Saturday, 18 March 2017

McLuhan, Mars and Me






This has happened entirely by chance, and I am sure that it the circumstances behind this phenomenon will never repeat themselves, but I find that I have two major features going out on the BBC within a week of each other.

The first was ‘Another Red World’ a literary exploration of Martian Utopias that was commissioned as part of Radio 4’s Martian Week. It went out on Tuesday March 7 at 11.00, which meant that I never got to hear the broadcast for myself. In amongst a number of interesting programmes, ‘Another Red World’ examined how Mars became the subject of intense speculation: was the Red Planet a cypher for humanity’s past or its future? Was it a dead or dying world – or did it offer the hope of new social and cultural orders? I found myself enjoying the Martian worldviews of Victorian curates, French psychics, American feminists and Russian revolutionaries. The programme ends with meditations from James Lovelock on the uselessness of terraforming Mars and from Kim Stanley Robinson on the colonising of Mars as a thought experiment. I may have started the programme with the confession that I want to be buried on Mars when I die; but it was a privilege to breathe the same planetary air as these people. The amazing sound design for the show was by Mark Burman who also produced my show about Forbidden Planet for Radio 3, which is still online.

To hear ‘Another Red World’, click here.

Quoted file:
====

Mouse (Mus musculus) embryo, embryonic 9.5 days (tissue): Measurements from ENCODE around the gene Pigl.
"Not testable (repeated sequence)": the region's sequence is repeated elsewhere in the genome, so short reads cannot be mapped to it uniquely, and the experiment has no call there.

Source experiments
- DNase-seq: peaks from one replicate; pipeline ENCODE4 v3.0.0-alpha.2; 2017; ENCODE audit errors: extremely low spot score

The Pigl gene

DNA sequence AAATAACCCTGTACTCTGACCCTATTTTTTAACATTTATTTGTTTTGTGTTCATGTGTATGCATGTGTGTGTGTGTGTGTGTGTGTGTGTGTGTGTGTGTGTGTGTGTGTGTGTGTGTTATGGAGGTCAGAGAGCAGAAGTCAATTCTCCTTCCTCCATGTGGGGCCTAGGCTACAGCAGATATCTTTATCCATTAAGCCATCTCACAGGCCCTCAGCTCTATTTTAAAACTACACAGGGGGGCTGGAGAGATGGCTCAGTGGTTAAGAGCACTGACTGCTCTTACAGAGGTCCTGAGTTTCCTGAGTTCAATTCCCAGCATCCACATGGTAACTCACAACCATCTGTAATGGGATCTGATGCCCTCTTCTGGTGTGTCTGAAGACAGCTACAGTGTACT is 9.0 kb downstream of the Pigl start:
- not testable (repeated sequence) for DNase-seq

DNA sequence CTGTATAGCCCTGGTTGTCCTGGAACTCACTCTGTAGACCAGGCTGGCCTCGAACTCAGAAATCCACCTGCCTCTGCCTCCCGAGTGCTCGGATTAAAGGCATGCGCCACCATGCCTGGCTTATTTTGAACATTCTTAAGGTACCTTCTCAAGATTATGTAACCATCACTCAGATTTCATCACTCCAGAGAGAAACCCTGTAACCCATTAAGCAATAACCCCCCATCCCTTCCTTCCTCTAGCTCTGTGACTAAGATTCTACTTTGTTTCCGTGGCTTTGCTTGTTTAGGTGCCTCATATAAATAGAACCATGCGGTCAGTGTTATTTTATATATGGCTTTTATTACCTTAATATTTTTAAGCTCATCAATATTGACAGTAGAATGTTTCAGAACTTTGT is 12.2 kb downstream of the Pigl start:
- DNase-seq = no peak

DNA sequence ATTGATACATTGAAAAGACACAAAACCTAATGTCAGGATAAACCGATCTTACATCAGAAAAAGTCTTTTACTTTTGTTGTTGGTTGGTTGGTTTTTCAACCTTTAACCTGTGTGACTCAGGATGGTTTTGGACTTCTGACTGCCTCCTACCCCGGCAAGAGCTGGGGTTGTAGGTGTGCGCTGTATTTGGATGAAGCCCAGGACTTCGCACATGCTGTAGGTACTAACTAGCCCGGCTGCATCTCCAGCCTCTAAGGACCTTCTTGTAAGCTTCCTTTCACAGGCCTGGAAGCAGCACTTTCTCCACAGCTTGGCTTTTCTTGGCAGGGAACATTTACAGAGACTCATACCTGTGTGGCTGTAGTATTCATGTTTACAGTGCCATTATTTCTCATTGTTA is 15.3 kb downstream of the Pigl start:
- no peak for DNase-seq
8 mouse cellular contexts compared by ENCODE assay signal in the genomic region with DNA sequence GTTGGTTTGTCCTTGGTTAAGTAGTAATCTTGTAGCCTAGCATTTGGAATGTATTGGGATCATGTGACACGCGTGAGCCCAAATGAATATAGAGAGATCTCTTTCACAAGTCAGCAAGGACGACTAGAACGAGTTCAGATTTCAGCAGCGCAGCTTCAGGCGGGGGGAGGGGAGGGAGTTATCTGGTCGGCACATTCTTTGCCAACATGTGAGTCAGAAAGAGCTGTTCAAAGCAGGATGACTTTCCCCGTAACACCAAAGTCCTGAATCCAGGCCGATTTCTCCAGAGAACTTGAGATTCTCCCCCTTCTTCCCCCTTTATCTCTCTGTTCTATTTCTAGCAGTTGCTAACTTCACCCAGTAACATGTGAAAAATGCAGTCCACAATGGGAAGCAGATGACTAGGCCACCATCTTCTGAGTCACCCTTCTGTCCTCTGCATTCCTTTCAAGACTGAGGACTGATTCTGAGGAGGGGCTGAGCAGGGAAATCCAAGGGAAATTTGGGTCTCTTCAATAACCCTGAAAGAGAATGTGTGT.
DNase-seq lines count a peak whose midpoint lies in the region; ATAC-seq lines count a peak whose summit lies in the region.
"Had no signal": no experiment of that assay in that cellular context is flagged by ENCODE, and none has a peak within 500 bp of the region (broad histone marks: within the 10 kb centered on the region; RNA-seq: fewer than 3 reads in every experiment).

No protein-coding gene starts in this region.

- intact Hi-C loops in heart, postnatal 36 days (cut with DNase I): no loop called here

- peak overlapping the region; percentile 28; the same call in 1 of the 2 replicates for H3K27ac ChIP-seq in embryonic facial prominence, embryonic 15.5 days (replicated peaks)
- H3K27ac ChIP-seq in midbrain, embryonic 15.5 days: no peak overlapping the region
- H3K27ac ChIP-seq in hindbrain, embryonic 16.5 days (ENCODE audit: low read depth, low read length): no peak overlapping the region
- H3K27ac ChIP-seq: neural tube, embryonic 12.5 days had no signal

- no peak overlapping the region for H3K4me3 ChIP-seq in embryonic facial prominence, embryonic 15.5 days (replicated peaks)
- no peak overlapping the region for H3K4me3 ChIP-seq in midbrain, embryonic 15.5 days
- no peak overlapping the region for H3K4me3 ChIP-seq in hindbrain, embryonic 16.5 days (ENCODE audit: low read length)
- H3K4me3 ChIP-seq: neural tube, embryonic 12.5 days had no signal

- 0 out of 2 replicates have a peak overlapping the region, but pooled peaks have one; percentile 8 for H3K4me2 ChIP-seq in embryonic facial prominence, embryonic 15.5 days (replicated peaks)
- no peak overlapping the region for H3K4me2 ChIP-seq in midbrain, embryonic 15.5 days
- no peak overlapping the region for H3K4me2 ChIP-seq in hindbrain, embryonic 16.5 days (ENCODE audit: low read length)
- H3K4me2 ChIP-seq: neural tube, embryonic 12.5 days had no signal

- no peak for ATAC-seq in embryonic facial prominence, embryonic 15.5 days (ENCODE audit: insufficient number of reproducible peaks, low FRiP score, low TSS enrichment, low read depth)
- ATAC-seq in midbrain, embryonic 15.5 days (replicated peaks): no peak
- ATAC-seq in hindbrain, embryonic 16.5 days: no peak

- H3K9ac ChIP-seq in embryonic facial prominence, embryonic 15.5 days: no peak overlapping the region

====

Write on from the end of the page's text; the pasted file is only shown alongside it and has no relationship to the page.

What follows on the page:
To download ‘Another Red World’ as a podcast, click

The second programme is my long-anticipated Sunday Feature on Marshall McLuhan for BBC Radio 3. ‘Watcha Doin’, Marshall McLuhan’ is personal reflection on the life, career and theories of this important media theorist. It was recorded and scripted over the summer and early autumn of 2016 and includes some fascinating interviews with contemporary writers and academics, such as my old friends Tom McCarthy and Rathna Ramanathan, as well as number of McLuhan acolytes from the 1960s. There are still some surviving members of the ‘priesthood’ of students that seemed to have followed McLuhan the Catholic scholar around from the late 60s into the 70s and up to his death in 1980. This seemed like a vital time to record their impressions of, and reflections on, this remarkable mind. Most generous of all with their time and enthusiasm was the writer Tom Wolfe – while not a member of the inner circle, he probably brought more insight to his relationship with McLuhan than anyone else. Wolfe’s agent had told us firmly that the celebrated author was ‘only doing one interview in the UK and that was with Peter York for the Sunday Times.’ Fortunately my brilliant producer Dan Shepherd managed to track down Wolfe down to his summer home in Long Island. Wolfe was gracious in the extreme – answered all of our questions with his usual urbanity and even gave us the recipe for a perfect Tom Collins ‘although’, he added, ‘there’s only a few barmen old enough to know how to make is properly.’ I came to the end of the programme still loving McLuhan for all of his flaws and prejudices: his media fame was based upon a dense and interlocking series of misunderstandings – but then whose isn’t?

‘Watcha Doin’, Marshall McLuhan’ goes out on March 19 on Radio 3 at 18.45. You can find the details here.

Pictured above:


KH posing with the Curiosity Mars Rover at Imperial College London, April 2016; Mars circa 1875 by French illustrator √Čtienne Trouvelot; Marshall McLuhan and Professor Frank Kermode on BBC TV’s Monitor in January 24 1965; Tom Wolfe going all-out Global Village August 11 2016

Saturday, 14 January 2017

The Cosmos Is A Work in Progress




On Tuesday January 17 I will be giving a public lecture at the Royal College of Art in South Kensington The talk, called ‘The Cosmos Is A Work in Progress: Astronomy as Data Design’, is presented as part of the School of Visual Communications Work in Progress show.